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Release No: 296-96
May 24, 1996


Director of the Defense Advanced Research Projects Agency Larry Lynn yesterday announced the winners of the 1996 DARPA Achievement Awards. These awards, which have been presented since 1985, are designed to reward and encourage excellence among scientists and engineers working with and for DARPA.

Ronald R. Coifman, Yale University, New Haven, Conn., received the DARPA Achievement Award for Sustained Excellence by a Contractor for his technical innovation, ability to transition his work into critical Defense Department applications and his work's impact on the DoD. During Coifman's seven years of work in DARPA's Applied and Computational Mathematics Program, he has shown how modern mathematics can be effectively applied to solve engineering problems. His compression algorithms were the basis of the Federal Bureau of Investigation's automatic fingerprint identification system. Another of Coifman's developments led to breakthroughs in radar detection and classification. Coifman also founded a small company to develop software products using his newly developed mathematical algorithms, allowing his theoretical breakthroughs to transition very quickly into solving real-world Defense problems.

The DARPA Award for Significant Technical Achievement was presented to George M. Whitesides, Harvard University, Cambridge, Mass., for his pioneering work in molecular self-assembly for micro- and nano-fabrication. This technique, in which molecules are designed so that they spontaneously aggregate into desired structures, holds great promise for low cost, high quality fabrication for microelectronics, optics, microelectromechanical systems, and biosensors. Whitesides originated this important new technique that has been widely adopted and is now being used in other laboratories.

Col. Edward C. Mahen, U.S. Air Force, received the Achievement Award for Outstanding Performance by a DARPA Program Manager for his leadership role on the Bosnia Command and Control Augmentation Initiative. Mahen leads an Integrated Product Team made up of representatives from over 15 organizations to provide

badly needed bandwidth to improve

the flow of information and intelligence between sources in the U.S. and Europe and to those furthest down-range in support of Operation Joint Endeavor. Within two months after project start, Mahen's program achieved an initial operating capability to disseminate Predator Unmanned Air Vehicle information to four modes in Europe. In presenting the award, Lynn said, The technology put into place by Ed Mahen's team is providing the warfighter with unparalleled capabilities. It is a superb test of program management skill to bring so many organizations together and provide an operational capability in so short a timeframe. His efforts are making a difference.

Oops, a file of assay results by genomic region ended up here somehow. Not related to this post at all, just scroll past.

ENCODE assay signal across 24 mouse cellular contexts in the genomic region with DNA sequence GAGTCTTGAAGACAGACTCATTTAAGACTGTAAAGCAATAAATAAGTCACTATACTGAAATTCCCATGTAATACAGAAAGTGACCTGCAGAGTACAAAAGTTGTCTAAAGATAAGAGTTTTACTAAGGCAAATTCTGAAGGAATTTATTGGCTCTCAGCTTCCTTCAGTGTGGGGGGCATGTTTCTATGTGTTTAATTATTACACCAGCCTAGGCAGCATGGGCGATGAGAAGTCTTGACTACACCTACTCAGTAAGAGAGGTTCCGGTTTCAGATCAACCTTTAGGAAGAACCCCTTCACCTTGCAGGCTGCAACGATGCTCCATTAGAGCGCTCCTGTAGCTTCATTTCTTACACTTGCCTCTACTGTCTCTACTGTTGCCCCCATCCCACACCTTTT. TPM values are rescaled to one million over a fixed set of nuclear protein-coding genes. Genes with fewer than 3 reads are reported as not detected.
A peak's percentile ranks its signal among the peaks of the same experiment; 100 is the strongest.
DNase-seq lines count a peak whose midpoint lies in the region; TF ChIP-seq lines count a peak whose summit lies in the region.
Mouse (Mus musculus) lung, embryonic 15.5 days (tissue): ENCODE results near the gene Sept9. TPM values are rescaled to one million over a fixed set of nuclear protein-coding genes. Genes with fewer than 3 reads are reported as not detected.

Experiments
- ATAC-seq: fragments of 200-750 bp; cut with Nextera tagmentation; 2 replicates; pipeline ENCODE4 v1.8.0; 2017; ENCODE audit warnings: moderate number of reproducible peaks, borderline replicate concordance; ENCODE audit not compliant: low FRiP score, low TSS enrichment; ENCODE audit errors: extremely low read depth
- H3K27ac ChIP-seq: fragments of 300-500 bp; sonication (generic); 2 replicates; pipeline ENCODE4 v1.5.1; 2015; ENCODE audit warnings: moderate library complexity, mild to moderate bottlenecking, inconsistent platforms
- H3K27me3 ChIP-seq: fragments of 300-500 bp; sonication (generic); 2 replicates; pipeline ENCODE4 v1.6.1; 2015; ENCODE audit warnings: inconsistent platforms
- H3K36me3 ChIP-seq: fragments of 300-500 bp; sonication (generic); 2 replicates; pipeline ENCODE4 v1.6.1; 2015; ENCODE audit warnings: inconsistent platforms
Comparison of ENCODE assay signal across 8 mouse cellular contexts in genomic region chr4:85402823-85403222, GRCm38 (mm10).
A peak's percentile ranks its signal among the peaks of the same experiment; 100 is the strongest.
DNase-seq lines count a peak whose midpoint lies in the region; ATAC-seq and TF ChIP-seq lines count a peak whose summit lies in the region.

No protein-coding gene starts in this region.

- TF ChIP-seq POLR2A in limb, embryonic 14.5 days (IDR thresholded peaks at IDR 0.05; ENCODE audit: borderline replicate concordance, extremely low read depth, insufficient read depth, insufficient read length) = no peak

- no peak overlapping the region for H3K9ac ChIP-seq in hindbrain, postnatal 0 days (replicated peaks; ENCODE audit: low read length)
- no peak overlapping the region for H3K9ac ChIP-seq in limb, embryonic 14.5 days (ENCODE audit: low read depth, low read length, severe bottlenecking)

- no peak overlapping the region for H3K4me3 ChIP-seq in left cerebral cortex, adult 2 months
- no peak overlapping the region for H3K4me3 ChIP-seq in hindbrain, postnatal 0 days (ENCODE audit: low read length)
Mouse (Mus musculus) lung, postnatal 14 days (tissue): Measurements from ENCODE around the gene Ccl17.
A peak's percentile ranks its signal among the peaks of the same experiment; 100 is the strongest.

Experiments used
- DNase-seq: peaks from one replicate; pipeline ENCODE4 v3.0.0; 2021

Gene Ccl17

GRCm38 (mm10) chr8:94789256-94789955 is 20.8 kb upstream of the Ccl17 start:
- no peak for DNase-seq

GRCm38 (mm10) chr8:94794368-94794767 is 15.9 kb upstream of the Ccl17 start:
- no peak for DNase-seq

J.A. Woollam Co. received the DARPA Award for Outstanding Performance by a Small Business Contractor for their work implementing in situ real-time crystal growth control using ellipsometry. Ellipsometry, which measures the change in polarization of a light beam from a multi-layered material structure, is used to precisely control the growth of electronic materials. This technique lowers costs, increases yield and improves device and circuit performance. Woollam Co. has developed a specialized instrument and software to monitor molecular beam epitaxial (MBE) growth of crystalline semiconductors in situ, and is also active in developing controls from semiconductors devices created using metal organic vapor phase epitaxy. The many years of interaction with DARPA and other DoD organizations has added substantially to the improvement of various microelectronic and optoelectronic components critical to future military systems.

Edmund Zelnio, technical director of the Combat Information Division, in the Air Force Wright Laboratory's Avionics Directorate, was recognized for his performance as Outstanding DARPA Agent. Zelnio's technical leadership, exceptional technical vision and excellence, and team-building innovation has established his organization as a national center of excellence for automatic target recognition research, development and system application. As agent for DARPA's Moving and Stationary Target Acquisition and Recognition program to develop sensors to detect and classify targets in shallow-hide, Zelnio's efforts have kept the program on schedule and budget. Zelnio's leadership and technical skills have allowed him to succeed where other automatic target recognition projects have failed. His substantial progress has led to the planned transition of ATR into several key Defense weapons systems, such as the Joint Surveillance and Targeting System (Joint STARS), U-2R, and Low Altitude Navigation and Targeting Infrared System for Night (LANTIRN).

Awards were presented in Atlanta, Ga., during ARPATech'96, DARPA's eighteenth system and technology symposium.